Figure 2. Focal infusion of MFC D1 agonist into the MFC decreases the efficiency of interval timing without changing other aspects of behavior. MFC D1DR agonists (green) did not change the number of overall lever presses (A) or the number of rewards (B) when compared to saline sessions (blue). (C) Curvature indices of time-response histograms we significantly reduced in MFC D1DR agonist sessions compared to control sessions, and (D) MFC D1DR agonist decreased how efficiently animals timed. (E) Time-response histograms during interval timing sessions show less accurately timed lever pressing in animals following infusion of MFC D1DR agonist (in 7 animals). Asterisks represent significance at p < 0.05 via a t-test.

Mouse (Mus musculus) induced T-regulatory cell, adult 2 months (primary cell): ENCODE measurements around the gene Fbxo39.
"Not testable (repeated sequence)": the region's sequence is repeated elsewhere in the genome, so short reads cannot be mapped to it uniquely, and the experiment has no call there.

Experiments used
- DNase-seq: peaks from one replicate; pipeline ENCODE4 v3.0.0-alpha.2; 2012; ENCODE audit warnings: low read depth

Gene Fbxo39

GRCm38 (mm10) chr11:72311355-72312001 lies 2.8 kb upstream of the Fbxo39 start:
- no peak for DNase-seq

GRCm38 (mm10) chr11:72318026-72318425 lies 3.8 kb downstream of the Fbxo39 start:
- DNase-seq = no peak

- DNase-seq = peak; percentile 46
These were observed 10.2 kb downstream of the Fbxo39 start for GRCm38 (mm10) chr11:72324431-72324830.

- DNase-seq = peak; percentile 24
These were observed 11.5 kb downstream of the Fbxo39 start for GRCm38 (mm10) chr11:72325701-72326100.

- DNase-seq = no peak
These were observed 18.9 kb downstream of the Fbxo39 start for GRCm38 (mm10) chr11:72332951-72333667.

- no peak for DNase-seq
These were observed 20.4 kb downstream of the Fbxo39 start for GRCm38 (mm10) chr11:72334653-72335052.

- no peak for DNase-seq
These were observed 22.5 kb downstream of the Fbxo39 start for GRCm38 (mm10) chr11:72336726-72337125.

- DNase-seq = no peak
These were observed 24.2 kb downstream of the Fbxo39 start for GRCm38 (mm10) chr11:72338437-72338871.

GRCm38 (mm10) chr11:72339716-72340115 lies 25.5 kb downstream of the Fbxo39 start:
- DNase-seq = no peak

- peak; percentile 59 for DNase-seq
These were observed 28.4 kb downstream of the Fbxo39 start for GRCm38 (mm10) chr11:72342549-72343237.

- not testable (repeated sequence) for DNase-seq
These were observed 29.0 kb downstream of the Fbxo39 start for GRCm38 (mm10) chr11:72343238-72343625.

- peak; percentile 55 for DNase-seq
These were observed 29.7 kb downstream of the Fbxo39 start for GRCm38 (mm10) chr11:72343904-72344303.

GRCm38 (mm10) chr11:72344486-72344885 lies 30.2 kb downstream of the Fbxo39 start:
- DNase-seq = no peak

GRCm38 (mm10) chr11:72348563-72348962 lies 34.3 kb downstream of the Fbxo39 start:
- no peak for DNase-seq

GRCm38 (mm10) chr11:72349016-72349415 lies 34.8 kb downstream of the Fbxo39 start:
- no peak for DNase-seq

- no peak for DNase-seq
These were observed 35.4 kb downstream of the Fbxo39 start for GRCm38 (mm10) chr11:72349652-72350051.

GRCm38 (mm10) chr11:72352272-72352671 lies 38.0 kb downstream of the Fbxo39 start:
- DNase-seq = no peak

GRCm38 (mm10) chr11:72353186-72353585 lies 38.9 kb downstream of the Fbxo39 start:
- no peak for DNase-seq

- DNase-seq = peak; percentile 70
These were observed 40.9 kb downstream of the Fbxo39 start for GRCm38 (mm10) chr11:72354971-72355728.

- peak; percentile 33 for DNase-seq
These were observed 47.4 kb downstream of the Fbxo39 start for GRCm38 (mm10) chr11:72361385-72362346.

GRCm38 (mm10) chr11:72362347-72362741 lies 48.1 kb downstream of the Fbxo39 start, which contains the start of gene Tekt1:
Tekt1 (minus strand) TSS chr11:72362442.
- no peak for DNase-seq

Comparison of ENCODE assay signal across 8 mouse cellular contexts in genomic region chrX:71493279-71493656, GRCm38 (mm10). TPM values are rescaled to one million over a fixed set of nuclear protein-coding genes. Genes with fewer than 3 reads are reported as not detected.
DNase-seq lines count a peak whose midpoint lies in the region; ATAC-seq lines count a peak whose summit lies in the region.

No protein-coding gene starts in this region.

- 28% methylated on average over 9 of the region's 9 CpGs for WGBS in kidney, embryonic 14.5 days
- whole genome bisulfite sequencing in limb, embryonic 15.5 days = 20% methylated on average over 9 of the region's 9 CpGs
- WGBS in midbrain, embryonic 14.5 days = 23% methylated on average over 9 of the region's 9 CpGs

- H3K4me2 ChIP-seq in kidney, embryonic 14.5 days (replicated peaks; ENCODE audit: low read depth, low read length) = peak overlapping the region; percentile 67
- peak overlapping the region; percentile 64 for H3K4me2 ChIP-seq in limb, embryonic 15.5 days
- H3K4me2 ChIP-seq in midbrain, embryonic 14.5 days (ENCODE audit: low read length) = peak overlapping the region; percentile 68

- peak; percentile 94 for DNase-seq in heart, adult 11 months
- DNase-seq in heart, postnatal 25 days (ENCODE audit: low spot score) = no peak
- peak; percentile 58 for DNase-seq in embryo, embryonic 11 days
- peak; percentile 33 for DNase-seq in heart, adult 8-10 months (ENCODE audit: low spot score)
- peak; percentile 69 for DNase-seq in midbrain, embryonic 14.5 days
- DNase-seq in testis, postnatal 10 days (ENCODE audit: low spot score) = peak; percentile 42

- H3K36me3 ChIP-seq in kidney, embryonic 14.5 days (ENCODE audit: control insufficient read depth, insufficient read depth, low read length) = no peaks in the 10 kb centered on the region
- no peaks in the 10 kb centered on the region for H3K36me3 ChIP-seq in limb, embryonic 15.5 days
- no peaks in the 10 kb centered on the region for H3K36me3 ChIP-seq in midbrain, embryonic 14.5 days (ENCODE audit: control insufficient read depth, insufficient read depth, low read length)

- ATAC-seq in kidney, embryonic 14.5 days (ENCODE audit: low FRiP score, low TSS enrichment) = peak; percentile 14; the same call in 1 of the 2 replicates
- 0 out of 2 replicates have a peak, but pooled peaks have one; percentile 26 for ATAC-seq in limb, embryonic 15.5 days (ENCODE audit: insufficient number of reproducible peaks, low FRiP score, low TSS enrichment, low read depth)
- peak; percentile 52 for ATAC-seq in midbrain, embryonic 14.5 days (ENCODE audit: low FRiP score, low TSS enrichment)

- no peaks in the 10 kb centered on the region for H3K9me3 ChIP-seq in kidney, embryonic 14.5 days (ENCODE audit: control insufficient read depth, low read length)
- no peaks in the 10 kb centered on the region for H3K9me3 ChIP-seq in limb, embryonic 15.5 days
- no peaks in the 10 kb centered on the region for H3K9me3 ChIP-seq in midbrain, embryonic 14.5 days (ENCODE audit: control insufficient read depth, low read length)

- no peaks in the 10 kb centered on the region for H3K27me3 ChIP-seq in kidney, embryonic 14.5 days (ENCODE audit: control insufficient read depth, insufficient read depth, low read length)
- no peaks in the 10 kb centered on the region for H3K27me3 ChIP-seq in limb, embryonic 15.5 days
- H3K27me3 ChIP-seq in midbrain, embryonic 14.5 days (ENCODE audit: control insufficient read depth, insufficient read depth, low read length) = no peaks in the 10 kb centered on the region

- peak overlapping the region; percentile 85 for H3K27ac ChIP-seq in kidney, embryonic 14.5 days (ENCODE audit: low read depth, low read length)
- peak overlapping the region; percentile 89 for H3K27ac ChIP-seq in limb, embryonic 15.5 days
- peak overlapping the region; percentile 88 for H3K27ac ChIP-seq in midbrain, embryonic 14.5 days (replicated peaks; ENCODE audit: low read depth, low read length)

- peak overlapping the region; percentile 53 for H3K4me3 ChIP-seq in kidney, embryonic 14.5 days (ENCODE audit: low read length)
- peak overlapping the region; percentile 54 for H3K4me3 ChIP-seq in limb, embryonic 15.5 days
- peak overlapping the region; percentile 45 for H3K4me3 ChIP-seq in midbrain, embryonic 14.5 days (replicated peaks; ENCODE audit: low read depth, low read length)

In seven animals, we recorded 41 neurons in sessions with MFC D1DR agonist, and 47 neurons in saline sessions. Focal MFC SKF82958 infusion did not change overall firing rate (2.9 ± 0.5 vs. 3.6 ± 0.9 Hz in saline sessions). We identified stimulus-related neurons and neurons related to lever pressing by paired t-tests of firing rate before and after stimulus and lever press (Parker et al., 2014). By these criteria, similar fractions of MFC neurons were stimulus-related in MFC D1DR agonist sessions compared to saline sessions (stimulus: 3 vs. 4 in saline sessions; press: 5 vs. 4 in saline sessions). These results provide evidence that SKF82958 did not change the basic neuronal properties of MFC.